Yelling is My Love Language

How Do I Keep My Kids From Learning It?

Julie Calidonio
Modern Women
Published in
7 min readFeb 11, 2024

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Photo from Unsplash by Simran Sood.

Identifying Our Love Language

Five years into my marriage, I was gifted the book The Five Love Languages: the Secret to Love that Lasts by Gary Chapman. It went unread for the next five years. Our twenties wasn’t a time for me and my husband to focus on how best to connect with each other. We were both beginning our careers, me as a corporate litigation attorney; him as a financial consultant. We lived in Manhattan in an apartment in Tribeca with our two dogs. We spent the days working and the weekends at fancy restaurants and night clubs.

Trying to climb professional ladders and under the constant demand of being a young lawyer left little time to learn the ins and outs of how to effectively nurture and foster communication with my soulmate.

I knew he spoke English and conversational Spanish. That was all I needed to know. The rest would come later.

Our relationship flourished. Or at least appeared to flourish. We remained married. Ten years in, we moved to Tampa, Florida, taking the book with us where it would remain unread for another fourteen years. I became a stay-at-home mom, gave birth to three children in five years, mourned the loss of our dogs, moved again, had a son diagnosed with type 1 diabetes, lost my father, dealt with my husband losing his job.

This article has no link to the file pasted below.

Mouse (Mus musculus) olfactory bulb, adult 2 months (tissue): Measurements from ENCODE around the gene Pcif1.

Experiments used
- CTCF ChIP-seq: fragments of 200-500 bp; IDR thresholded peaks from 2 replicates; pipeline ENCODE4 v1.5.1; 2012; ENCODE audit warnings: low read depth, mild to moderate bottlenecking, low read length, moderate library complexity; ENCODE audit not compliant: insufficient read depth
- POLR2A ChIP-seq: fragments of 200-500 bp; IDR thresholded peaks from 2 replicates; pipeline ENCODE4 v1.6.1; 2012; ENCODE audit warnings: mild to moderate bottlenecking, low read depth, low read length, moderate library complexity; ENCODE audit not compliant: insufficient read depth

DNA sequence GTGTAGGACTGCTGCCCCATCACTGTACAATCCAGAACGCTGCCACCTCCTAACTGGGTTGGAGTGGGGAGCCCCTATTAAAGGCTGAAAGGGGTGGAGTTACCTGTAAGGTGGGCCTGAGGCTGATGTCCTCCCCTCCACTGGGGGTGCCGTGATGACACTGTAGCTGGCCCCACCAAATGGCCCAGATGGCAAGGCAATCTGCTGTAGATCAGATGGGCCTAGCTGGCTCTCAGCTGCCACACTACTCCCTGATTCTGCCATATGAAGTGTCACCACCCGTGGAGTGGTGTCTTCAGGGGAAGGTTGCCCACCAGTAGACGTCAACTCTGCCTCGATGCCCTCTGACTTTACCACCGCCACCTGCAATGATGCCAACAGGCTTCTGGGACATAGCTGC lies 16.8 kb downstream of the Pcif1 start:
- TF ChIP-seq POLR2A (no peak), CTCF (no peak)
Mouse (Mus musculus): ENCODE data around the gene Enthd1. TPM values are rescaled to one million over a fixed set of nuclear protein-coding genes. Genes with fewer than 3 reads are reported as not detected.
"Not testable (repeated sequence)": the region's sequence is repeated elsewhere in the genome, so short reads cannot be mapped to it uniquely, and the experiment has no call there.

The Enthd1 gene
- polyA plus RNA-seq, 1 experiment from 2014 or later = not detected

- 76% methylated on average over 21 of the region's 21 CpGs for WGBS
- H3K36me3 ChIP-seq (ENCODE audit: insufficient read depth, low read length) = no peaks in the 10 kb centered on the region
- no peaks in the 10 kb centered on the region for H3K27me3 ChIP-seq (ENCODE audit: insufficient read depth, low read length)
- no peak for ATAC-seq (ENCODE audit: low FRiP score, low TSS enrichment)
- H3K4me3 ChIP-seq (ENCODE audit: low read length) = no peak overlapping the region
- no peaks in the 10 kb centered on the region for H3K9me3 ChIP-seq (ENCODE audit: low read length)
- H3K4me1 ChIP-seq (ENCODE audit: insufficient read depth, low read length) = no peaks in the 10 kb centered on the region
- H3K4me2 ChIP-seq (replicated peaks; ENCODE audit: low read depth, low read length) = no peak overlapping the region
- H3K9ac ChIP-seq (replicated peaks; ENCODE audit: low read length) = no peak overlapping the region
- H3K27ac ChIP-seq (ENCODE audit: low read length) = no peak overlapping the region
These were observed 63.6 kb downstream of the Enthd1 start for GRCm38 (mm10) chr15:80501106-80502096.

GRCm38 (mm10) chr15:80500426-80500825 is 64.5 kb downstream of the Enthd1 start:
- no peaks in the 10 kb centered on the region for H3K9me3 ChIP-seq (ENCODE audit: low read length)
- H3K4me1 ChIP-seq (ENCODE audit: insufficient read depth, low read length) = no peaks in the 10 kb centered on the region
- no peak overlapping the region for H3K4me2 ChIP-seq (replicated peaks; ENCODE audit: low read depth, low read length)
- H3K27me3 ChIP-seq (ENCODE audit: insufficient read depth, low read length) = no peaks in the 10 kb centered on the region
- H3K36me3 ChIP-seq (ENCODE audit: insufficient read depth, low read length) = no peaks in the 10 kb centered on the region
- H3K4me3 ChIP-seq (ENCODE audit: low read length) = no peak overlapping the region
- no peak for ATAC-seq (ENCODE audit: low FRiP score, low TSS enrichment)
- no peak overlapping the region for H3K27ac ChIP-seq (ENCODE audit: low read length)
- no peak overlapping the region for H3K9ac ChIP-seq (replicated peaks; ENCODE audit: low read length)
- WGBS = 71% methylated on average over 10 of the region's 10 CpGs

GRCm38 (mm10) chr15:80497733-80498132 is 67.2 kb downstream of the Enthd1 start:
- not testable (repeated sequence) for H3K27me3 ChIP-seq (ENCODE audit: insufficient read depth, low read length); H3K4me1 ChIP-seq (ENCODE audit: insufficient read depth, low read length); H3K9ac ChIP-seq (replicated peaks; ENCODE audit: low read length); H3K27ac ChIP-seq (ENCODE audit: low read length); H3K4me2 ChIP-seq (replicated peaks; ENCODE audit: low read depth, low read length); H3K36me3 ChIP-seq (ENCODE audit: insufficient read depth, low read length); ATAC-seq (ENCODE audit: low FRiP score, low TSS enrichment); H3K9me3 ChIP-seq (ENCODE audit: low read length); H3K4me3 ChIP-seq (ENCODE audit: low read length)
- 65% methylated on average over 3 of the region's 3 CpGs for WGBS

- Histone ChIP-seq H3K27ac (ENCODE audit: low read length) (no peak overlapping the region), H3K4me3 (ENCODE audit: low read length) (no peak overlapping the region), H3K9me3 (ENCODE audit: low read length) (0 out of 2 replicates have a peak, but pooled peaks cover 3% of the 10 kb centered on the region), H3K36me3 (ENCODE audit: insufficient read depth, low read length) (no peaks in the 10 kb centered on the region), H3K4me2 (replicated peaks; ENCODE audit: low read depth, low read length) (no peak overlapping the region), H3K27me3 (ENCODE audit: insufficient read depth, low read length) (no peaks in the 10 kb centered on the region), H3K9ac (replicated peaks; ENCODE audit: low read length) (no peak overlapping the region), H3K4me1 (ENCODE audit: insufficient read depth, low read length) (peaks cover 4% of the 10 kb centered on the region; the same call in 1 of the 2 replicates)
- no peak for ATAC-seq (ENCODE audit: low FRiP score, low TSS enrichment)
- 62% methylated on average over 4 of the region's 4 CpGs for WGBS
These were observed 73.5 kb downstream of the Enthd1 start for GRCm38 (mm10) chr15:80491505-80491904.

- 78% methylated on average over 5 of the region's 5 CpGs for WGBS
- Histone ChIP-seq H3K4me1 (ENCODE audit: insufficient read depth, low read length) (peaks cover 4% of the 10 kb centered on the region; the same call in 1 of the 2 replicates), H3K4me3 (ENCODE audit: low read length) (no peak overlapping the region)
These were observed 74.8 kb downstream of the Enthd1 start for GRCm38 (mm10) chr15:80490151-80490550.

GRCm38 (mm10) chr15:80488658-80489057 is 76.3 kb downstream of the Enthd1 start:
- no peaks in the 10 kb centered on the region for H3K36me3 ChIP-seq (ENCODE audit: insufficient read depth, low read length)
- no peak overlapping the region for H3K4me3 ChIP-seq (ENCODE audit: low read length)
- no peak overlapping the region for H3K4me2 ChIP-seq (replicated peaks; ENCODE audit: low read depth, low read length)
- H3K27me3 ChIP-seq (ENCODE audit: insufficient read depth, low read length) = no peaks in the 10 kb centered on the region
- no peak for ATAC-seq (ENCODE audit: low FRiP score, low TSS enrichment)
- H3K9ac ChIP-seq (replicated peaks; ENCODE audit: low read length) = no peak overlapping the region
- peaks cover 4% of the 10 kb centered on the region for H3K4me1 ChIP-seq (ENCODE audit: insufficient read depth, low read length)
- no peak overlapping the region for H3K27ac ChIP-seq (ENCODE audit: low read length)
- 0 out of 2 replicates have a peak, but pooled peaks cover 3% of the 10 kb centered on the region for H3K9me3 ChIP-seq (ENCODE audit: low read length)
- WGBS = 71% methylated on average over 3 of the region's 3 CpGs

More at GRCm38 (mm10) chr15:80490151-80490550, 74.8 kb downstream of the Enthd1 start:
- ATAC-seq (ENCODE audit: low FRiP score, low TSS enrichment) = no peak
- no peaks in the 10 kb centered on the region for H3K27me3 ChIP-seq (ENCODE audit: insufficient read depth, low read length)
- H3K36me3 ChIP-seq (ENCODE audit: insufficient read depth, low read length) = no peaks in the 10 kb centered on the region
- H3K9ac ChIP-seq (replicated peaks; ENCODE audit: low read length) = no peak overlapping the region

With that, our relationship rose and fell, like a tide. We weathered it all in stride doing like everyone else in the thick of adulting and responsibility, by pushing through each day to get to the next. Effectively communicating remained on the back burner.

Who needs to learn how to talk to one another to actually talk to one another?

When the children were little, our relationship became stagnant, like the diaper pail he forgot to empty unless I told him to do so, but remained functional. We never grew apart. We never came to dislike each other. We never seemed unhappy in our relationship. As the children grew older, we cemented our bond through reading and writing together. I would consider us a happily married couple. We watch movies together every night, and laugh at each other’s jokes even when they are not funny.

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Julie Calidonio
Modern Women

Lawyer turned writer, Julie's essays keep it real about motherhood and adulting. Follow her on Insta @julie.calidonio or at https://www.juliecalidonio.com